Soya is supposedly often regarded as the vegetable super protein source. Especially tofu is currently very popular with vegans. Although the bean does indeed have a very high protein content, it contains many of the above-mentioned antinutrients, is usually contaminated with heavy metals as a result of washing in special tanks, may be genetically manipulated and also contains phytoestrogens. These are substances that act on our oestrogen receptors and thus upset our hormone balance. Should soy be considered nevertheless, the somewhat more optimal source would be Tempeh, as this product is better tolerated due to the special fermentation process.

Seitan is one of the most problematic meat substitutes!
The industrially produced food consists mainly of the protein gluten, which comes from cereals, especially cheap wheat. Gluten is one of the main allergens that can damage our intestines and, especially in large quantities, causes more and more intolerances. This vegetable protein source is therefore not a good option, because most people find it very difficult to digest the proteins and it also triggers inflammatory processes.

Highly recommended vegetable protein sources are quinoa, buckwheat, millet and rice. However, it should not be forgotten that they also have a higher carbohydrate content. Quinoa actually provides all 8 essential amino acids and contains 100g of 14g of protein and 60g of carbohydrates per 100g of protein. Meat has higher protein levels and contains no carbohydrates, so it is always a bit harder to meet protein requirements with vegetable products. Nuts are similar, although they have a relatively high protein content, but also contain a lot of fat, so they should only be eaten in small amounts, which reduces the amount of protein per portion.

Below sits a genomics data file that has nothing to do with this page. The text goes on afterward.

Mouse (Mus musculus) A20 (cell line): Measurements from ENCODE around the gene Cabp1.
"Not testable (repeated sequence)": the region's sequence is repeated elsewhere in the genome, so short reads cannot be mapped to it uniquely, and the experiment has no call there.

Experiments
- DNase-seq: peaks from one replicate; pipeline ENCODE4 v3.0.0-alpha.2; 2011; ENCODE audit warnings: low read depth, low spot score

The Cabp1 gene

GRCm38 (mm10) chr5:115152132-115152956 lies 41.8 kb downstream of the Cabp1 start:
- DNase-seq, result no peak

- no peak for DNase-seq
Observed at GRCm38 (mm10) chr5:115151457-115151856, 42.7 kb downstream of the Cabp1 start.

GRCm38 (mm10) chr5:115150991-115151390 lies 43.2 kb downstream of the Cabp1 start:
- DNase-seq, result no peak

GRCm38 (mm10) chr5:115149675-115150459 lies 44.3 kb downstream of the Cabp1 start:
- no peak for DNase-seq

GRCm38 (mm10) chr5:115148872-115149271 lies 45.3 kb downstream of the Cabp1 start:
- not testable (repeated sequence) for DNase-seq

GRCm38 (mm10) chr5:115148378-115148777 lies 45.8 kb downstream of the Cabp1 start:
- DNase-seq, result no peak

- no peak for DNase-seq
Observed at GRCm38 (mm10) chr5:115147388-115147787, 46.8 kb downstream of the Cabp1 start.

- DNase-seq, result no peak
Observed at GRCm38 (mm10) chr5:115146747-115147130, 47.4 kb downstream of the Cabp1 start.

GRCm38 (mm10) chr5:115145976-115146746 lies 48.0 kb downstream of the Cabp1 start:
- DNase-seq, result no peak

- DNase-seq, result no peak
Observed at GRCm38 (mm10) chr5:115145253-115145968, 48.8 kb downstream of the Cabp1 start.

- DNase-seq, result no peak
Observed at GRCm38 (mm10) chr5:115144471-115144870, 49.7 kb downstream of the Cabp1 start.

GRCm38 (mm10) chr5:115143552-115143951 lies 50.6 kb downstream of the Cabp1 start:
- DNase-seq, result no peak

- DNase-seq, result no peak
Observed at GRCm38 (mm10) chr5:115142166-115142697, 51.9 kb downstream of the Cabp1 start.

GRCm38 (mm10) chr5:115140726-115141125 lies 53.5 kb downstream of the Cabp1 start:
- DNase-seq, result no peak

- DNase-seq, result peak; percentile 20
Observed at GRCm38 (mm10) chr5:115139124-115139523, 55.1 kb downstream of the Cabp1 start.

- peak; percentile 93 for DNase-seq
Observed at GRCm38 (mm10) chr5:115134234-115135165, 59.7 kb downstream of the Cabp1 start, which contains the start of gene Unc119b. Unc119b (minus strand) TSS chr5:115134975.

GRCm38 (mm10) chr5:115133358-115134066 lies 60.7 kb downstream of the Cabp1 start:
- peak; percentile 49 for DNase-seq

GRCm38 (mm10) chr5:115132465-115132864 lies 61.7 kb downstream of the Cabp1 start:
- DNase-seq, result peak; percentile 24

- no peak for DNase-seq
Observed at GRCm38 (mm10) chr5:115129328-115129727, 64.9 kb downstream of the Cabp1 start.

For vegans it is recommended to consume protein in powder form. Rice, hemp or pea protein is very well tolerated and is filtered out of the respective products so that the carbohydrates are no longer present. Vegan produced amino acids are also recommended in a plant-based diet for protein requirements.


How much protein do you need?

Different recommendations are made depending on the source. The German Society for Nutrition says that at least 0.8g protein per kilogram of your body weight should be consumed daily. However, new findings show that the body is better supplied with more protein. Especially athletes and people who have more muscles or want to build them up should rather consume 1.5 to 2g of protein per kilogram of body weight. However, it is always important that the acid produced during the metabolism of protein can be neutralized by the body. A lot of vegetables can help here and calcium and vitamin D3 play another important role in the acid-base balance. This is because calcium neutralizes acid.



Protein is indispensable for our body. It needs the nutrient to carry out vital metabolic processes and to keep its components together. Therefore, sufficient protein should be consumed daily. The source plays an important role here. Animal protein sources in particular have a high bioavailability, but some plants such as quinoa, rice or nuts can also help to cover the protein requirement.



1 Doccheck Flexikon: Protein. [; 15.08.2020].

2 Nischwitz, Dr. Dominik (2018): Ernährungsdesign nach Dr. Dominik Nischwitz.
Die Basis für ihre Gesundheit. Tübingen: DNA Health & Aesthetics. Zentrum für Biologische Zahnmedizin
Andreas Nischwitz Msc, Dr. Dominik Nischwitz.

3 Bütikofer, Markus; Hopf, Zensi; Rutz, Guido; Stach, Silke und Grigoleit, Andrea (2015): Humanbiologie 1: Grundlagen, Stoffwechsel und Abwehrsysteme. Zürich: Compendio Bildungsmedien.

4 Helmich, Ulrich (2020): Proteinverdauung. [; 15.08.2020].